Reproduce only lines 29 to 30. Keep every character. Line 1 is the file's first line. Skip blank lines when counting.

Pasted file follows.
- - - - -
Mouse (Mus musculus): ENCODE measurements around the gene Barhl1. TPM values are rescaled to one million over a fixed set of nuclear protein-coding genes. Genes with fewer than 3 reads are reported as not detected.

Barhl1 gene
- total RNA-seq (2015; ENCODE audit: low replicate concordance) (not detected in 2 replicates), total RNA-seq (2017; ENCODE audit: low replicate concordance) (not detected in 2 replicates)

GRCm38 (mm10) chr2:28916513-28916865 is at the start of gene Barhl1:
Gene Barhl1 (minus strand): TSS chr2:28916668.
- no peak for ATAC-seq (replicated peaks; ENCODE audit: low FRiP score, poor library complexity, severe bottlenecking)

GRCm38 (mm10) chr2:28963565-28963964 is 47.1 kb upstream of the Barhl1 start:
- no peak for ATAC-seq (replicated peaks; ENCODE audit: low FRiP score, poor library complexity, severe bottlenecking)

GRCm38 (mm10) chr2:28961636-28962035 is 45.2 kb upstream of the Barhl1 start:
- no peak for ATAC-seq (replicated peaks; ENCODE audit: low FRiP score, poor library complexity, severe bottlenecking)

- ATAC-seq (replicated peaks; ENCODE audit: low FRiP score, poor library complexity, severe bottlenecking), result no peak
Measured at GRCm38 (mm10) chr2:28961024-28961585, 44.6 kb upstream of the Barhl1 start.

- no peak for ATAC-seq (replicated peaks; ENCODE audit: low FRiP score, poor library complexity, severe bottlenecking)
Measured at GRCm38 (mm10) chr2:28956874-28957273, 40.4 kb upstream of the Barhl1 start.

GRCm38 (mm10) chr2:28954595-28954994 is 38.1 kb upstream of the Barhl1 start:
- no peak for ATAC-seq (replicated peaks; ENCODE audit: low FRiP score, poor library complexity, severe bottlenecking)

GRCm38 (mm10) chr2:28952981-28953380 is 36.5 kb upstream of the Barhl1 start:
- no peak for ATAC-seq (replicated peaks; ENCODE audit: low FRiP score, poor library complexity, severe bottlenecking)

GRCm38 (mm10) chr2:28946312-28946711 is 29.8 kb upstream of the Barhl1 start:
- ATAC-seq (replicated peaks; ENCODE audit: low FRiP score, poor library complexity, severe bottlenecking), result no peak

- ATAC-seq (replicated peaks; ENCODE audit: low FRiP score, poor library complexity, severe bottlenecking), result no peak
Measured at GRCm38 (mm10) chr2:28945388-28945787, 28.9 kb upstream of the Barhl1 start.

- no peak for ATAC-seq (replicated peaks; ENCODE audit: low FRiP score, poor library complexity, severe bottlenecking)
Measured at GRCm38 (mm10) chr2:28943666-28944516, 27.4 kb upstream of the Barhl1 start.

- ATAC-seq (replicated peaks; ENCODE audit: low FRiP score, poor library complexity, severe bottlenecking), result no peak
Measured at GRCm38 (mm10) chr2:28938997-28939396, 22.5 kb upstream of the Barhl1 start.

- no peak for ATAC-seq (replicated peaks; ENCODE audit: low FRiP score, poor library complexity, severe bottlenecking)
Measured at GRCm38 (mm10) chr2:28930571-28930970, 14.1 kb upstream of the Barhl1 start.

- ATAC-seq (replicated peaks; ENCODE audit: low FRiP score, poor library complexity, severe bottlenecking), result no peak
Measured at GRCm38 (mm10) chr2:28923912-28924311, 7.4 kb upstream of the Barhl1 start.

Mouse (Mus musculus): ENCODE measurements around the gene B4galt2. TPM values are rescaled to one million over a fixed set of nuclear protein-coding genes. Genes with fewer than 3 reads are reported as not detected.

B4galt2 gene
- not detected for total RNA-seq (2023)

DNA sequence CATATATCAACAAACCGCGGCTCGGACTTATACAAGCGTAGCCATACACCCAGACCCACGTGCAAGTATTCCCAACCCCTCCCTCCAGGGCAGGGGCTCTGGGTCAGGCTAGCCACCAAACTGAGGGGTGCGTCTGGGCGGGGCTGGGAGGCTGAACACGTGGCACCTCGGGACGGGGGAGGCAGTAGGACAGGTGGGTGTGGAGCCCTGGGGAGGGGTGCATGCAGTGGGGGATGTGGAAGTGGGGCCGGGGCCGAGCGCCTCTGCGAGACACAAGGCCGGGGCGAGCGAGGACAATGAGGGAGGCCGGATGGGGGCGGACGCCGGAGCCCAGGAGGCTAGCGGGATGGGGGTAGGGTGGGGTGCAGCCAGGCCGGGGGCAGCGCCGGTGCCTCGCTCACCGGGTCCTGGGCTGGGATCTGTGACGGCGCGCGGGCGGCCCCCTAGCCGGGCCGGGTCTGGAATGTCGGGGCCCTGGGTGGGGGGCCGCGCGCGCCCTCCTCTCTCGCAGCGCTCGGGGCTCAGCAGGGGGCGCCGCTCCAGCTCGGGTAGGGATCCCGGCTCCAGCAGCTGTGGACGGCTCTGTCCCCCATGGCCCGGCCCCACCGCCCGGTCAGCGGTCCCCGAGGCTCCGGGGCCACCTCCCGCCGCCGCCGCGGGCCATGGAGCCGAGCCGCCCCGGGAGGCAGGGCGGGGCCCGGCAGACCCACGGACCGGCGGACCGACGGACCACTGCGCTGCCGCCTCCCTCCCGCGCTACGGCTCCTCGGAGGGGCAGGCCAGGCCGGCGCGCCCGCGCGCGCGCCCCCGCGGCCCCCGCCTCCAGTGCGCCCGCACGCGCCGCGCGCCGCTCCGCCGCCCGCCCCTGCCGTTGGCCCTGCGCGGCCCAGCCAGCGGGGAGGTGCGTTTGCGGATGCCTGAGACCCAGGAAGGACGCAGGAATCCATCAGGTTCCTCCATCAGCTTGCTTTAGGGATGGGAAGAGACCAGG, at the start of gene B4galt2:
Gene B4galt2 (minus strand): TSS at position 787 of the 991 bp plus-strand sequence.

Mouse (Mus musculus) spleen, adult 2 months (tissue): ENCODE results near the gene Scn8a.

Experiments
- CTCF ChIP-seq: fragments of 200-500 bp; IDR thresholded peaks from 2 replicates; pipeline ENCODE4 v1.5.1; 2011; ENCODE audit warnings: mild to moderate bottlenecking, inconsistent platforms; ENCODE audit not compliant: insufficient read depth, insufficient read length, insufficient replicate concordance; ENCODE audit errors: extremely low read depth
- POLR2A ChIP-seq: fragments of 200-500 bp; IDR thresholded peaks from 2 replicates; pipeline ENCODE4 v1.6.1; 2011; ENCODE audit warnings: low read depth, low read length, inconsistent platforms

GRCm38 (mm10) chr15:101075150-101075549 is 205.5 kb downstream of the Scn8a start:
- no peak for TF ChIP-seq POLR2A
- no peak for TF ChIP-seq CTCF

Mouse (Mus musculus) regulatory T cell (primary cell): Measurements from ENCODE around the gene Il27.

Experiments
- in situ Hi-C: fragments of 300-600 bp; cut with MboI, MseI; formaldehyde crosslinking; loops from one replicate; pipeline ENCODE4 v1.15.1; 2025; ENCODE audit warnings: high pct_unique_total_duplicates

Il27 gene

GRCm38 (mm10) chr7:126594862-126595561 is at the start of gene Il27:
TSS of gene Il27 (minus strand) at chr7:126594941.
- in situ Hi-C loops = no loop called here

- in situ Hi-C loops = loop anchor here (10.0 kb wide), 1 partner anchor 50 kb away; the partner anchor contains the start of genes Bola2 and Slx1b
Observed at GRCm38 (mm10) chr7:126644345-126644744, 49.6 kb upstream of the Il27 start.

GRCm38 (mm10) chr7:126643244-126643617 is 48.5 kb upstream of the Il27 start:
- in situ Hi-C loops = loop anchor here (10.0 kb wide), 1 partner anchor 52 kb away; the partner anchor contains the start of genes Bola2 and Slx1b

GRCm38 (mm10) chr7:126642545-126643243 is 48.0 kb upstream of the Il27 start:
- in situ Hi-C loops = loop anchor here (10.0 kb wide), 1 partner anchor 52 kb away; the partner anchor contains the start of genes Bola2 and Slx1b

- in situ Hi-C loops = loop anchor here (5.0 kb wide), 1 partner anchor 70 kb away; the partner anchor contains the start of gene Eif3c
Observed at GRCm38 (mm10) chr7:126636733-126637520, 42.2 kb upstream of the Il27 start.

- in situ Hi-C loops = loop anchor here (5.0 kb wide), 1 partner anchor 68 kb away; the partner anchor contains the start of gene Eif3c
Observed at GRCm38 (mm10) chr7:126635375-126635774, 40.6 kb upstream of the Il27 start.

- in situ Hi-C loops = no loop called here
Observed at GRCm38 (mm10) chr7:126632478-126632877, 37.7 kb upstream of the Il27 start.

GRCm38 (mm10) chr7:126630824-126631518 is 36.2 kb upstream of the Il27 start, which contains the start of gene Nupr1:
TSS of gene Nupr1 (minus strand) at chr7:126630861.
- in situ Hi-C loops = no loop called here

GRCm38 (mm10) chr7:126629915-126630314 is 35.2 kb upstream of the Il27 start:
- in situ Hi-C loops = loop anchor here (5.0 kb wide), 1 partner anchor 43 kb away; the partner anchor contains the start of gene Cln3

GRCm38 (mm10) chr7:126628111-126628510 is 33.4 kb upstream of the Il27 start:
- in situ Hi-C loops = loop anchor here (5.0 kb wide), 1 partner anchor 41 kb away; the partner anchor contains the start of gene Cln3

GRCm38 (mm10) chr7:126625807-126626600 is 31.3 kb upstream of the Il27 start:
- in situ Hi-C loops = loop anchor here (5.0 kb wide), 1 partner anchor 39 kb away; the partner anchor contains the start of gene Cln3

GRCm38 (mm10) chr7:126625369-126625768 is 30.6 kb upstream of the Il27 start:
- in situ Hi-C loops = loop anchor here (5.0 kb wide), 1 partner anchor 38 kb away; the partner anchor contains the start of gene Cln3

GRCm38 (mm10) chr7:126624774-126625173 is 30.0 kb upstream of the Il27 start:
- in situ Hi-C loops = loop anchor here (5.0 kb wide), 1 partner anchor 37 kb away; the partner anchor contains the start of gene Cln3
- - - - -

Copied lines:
- ATAC-seq (replicated peaks; ENCODE audit: low FRiP score, poor library complexity, severe bottlenecking), result no peak
Measured at GRCm38 (mm10) chr2:28923912-28924311, 7.4 kb upstream of the Barhl1 start.